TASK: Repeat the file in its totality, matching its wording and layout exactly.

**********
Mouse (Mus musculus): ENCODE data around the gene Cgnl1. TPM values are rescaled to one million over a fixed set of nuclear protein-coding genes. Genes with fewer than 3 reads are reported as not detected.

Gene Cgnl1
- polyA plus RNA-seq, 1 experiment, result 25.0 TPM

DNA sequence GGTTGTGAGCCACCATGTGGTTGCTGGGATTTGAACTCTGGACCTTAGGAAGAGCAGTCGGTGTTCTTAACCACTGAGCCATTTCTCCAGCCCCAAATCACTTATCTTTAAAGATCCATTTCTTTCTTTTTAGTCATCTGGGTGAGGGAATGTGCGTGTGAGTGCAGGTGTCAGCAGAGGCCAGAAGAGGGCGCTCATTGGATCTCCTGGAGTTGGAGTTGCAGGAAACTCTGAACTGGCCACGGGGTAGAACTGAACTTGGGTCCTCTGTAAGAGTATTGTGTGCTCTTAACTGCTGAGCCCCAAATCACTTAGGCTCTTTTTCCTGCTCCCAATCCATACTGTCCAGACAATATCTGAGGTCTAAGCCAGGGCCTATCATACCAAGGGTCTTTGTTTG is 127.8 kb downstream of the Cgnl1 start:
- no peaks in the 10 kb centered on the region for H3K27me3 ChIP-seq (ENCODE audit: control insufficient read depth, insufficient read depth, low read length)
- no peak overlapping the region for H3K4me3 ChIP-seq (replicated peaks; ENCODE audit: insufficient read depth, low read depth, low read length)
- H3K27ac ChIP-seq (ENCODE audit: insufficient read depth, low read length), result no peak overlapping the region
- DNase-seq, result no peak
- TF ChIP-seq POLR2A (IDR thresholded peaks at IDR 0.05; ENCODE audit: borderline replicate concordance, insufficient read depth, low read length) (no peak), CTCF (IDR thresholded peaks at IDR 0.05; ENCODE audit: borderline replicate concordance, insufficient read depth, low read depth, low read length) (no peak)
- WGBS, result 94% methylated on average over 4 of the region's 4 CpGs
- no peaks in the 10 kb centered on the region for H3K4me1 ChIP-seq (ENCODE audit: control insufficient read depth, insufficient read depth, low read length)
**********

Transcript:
Mouse (Mus musculus): ENCODE data around the gene Cgnl1. TPM values are rescaled to one million over a fixed set of nuclear protein-coding genes. Genes with fewer than 3 reads are reported as not detected.

Gene Cgnl1
- polyA plus RNA-seq, 1 experiment, result 25.0 TPM

DNA sequence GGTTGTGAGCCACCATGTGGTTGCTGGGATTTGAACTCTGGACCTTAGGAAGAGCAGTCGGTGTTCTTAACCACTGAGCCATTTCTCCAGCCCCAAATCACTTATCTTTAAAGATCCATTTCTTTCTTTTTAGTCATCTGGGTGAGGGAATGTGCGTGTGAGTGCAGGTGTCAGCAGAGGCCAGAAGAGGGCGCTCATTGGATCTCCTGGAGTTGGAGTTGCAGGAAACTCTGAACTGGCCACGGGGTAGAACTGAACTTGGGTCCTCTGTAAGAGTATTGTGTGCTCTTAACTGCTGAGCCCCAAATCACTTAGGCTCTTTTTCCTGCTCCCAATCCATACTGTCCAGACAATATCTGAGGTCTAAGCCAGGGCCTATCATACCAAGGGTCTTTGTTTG is 127.8 kb downstream of the Cgnl1 start:
- no peaks in the 10 kb centered on the region for H3K27me3 ChIP-seq (ENCODE audit: control insufficient read depth, insufficient read depth, low read length)
- no peak overlapping the region for H3K4me3 ChIP-seq (replicated peaks; ENCODE audit: insufficient read depth, low read depth, low read length)
- H3K27ac ChIP-seq (ENCODE audit: insufficient read depth, low read length), result no peak overlapping the region
- DNase-seq, result no peak
- TF ChIP-seq POLR2A (IDR thresholded peaks at IDR 0.05; ENCODE audit: borderline replicate concordance, insufficient read depth, low read length) (no peak), CTCF (IDR thresholded peaks at IDR 0.05; ENCODE audit: borderline replicate concordance, insufficient read depth, low read depth, low read length) (no peak)
- WGBS, result 94% methylated on average over 4 of the region's 4 CpGs
- no peaks in the 10 kb centered on the region for H3K4me1 ChIP-seq (ENCODE audit: control insufficient read depth, insufficient read depth, low read length)